Indeed so great a revolution has it created in his mind, that his face—(the index of that excellent part of him)—has, for the moment, undergone a complete change. Any ordinary acquaintance now entering the professor's rooms (and those acquaintances might be whittled down to quite alittlefew), would hardly have known him. For the abstraction that, as a rule, characterizes his features—the way he has of looking at you, as if he doesn't see you, that harasses the simple, and enrages the others—is all gone! Not a trace of it remains. It has given place to terror, open and unrestrained. "A girl!" murmurs he in a feeble tone, falling back in his chair. And then again, in a louder tone of dismay—"Agirl!"He pauses again, and now again gives way to the fear that is destroying him—"Agrowngirl!" After this, he seems too overcome to continue his reflections, so goes back to the fatal letter. Every now and then a groan escapes him, mingled with mournful remarks, and extracts from the sheet in his hand— "Poor old Wynter! Gone at last!" staring at the shaking signature at the end of the letter that speaks so plainly of the coming icy clutch that should prevent the poor hand from forming ever again even such sadly erratic characters as these. "At least," glancing at the half-read letter on the cloth—"thistells me so. His solicitor's, I suppose. Though what Wynter could want with a solicitor—— Poor old fellow! He was often very good to me in the old days. I don't believe I should have done even as much as Ihavedone, without him… It must be fully ten years since he threw up his work here and went to Australia!… ten years. The girl must have been born before he went,"—glances at letter—"'My child, my beloved Perpetua, the one thing on earth I love, will be left entirely alone. Her mother died nine years ago. She is only seventeen, and the world lies before her, and never a soul in it to care how it goes with her. I entrust her to you—(a groan). To you I give her. Knowing that if you are living, dear fellow, you will not desert me in my great need, but will do what you can for my little one.'" "But what is that?" demands the professor, distractedly. He pushes his spectacles up to the top of his head, and then drags them down again, and casts them wildly into a sugar-bowl. "What on earth am I to do with a girl of seventeen? If it had been a boy! even _that _would have been bad enough—but a girl! And, of course—I know Wynter—he has died without a penny. He was bound to do that, as he always lived without one.Poorold Wynter!"— as if a little ashamed of himself. "I don't see how I can afford to put her out to nurse." He pulls himself up with a start. "To nurse! a girl of seventeen! She'll want to be going out to balls and things—at her age." As if smitten to the earth by this last awful idea, he picks his glasses out of the sugar and goes back to the letter. "You will find her the dearest girl. Most loving, and tender-hearted; and full of life and spirits." "Good heavens!" says the professor. He puts down the letter again, and begins to pace the room. "'Life and spirits.' A sort of young kangaroo, no doubt. What will the landlady say? I shall leave these rooms"—with a fond and lingering gaze round the dingy old apartment that hasn't an article in it worth ten sous—"and take a small house—somewhere—and— But—er—— It won't be respectable, I think. I—I've heard things said about—er—things like that. It's no good inlooking an old fogey, if you aren't one; it's no earthly use,"—standing before a glass and ruefully examining his countenance—"in looking fifty, if you are only thirty-four. It will be a scandal," says the professor mournfully. "They'll cuther, and they'll cut me, and—what thedeucemean by leaving me his daughter? A real live girl of seventeen! It'll be the death of me,"did Wynter says the professor, mopping his brow. "What"—wrathfully—"that determined spendthrift meant, by flinging his family on myshoulders, I—— Oh!Poorold Wynter!" Here he grows remorseful again. Abuse a man dead and gone, and one, too, who had been good to him in many ways when he, the professor, was younger than he is now, and had just quarrelled with a father who was only too prone to quarrel with anyone who gave him the chance, seems but a poor thing. The professor's quarrel with his father had been caused by the young man's refusal to accept a Government appointment—obtained with some difficulty—for the very insufficient and, as it seemed to his father, iniquitous reason, that he had made up his mind to devote his life to science. Wynter, too, was a scientist of no mean order, and would, probably, have made his mark in the world, if the world and its pleasures had not made their mark on him. He had been young Curzon's coach at one time, and finding the lad a kindred spirit, had opened out to him his own large store of knowledge, and steeped him in that great sea of which no man yet has drank enough—for all begin, and leave it, athirst. Poor Wynter! The professor, turning in his stride up and down the narrow, uncomfortable room, one of the many that lie off the Strand, finds his eyes resting on that other letter—carelessly opened, barely begun. From Wynter's solicitor! It seems ridiculous that Wynter should havehada solicitor. With a sigh, he takes it up, opens it out and begins to read it. At the end of the second page, he starts, re-reads a sentence or two, and suddenly his face becomes illuminated. He throws up his head. He cackles a bit. He looks as if he wants to say something very badly —"Hurrah," probably—only he has forgotten how to do it, and finally goes back to the letter again, and this time—the third time—finishes it. Yes. It is all right! Why on earth hadn't he read itfirst?So the girl is to be sent to live with her aunt after all—an old lady— maiden lady. Evidently living somewhere in Bloomsbury. Miss Jane Majendie. Mother's sister evidently. Wynter's sisters would never have been old maids, if they had resembled him, which probably they did—if he had any. What a handsome fellow he was! and such a good-natured fellow too. The professor colors here in his queer sensitive way, and pushes his spectacles up and down his nose, in another nervous fashion of his. After all, it was onl this minute he had been accusin old W nter of an thin but ood nature.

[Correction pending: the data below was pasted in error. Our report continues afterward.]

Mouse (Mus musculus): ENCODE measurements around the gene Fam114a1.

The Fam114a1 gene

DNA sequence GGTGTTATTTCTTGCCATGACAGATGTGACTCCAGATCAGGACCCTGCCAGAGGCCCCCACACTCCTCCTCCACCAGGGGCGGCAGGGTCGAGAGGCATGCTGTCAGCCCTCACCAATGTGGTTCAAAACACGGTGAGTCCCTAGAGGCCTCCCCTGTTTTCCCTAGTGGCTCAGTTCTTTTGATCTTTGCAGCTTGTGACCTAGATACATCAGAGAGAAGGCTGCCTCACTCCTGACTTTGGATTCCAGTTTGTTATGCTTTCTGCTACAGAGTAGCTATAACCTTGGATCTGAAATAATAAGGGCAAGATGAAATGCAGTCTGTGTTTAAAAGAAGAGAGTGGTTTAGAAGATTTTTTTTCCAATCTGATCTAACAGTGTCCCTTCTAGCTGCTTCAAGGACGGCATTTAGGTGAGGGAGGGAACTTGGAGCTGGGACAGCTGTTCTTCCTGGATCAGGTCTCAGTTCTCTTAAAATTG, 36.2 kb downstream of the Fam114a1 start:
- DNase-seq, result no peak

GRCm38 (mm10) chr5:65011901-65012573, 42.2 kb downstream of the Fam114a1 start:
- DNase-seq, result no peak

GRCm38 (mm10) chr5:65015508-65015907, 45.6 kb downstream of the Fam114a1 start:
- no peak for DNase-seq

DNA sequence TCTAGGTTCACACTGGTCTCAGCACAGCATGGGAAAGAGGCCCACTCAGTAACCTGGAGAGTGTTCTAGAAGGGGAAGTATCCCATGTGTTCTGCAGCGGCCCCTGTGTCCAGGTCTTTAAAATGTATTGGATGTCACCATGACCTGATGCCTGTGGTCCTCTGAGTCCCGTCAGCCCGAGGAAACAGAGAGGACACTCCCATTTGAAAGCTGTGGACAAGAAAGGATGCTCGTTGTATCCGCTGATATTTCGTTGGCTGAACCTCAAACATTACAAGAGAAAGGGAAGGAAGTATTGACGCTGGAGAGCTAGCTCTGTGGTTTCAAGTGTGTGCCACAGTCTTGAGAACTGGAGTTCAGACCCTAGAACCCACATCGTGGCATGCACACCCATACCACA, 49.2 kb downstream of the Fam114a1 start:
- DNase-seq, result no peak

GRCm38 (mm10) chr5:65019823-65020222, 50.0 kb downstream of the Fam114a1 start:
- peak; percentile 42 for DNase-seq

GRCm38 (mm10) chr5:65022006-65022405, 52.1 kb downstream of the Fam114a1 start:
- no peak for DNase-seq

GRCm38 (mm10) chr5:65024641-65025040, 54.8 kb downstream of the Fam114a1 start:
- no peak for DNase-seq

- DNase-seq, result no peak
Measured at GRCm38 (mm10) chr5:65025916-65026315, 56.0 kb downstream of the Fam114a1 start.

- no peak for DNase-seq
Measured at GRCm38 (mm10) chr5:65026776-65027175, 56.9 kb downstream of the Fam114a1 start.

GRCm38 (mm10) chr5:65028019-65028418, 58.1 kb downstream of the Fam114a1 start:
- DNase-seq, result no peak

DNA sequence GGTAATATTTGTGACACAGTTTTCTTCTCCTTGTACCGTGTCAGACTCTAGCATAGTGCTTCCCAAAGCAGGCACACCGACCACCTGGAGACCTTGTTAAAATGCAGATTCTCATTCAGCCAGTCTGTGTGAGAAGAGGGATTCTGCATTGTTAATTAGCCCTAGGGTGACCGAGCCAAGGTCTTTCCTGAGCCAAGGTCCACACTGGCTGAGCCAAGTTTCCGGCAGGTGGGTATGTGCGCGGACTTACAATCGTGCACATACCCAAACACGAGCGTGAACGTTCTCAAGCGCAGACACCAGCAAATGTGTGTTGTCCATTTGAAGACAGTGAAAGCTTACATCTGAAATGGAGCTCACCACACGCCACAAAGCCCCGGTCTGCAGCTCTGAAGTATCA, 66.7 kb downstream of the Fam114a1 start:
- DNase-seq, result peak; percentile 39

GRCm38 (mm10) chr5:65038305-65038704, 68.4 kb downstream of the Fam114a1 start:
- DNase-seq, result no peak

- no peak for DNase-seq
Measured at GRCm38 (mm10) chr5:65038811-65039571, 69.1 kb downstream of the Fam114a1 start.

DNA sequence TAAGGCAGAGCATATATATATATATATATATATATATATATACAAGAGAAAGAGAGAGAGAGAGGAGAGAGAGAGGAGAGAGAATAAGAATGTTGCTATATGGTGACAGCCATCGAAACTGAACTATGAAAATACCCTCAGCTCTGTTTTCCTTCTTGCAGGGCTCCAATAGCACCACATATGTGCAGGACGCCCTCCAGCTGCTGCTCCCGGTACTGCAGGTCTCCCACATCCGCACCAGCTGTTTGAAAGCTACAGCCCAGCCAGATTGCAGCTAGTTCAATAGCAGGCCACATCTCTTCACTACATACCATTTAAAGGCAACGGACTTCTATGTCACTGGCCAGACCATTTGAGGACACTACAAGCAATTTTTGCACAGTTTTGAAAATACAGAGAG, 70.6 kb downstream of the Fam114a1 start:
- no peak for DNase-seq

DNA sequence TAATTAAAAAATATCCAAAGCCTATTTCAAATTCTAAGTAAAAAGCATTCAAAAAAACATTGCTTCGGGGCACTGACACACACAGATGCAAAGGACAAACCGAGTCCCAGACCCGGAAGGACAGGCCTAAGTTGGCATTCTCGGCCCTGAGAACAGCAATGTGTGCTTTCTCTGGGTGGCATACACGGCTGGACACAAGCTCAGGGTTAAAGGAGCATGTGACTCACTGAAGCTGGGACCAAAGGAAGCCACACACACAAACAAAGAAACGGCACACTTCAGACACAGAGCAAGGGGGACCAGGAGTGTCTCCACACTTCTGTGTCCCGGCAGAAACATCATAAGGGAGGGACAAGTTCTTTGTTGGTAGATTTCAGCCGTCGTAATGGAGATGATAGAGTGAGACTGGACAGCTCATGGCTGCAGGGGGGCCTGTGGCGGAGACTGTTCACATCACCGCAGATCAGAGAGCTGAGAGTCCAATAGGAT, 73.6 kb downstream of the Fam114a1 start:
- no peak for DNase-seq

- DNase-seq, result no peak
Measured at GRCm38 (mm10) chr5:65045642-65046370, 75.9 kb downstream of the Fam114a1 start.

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"A maid so sweet that her mere sight made glad men sorrowing."
CHAPTER II.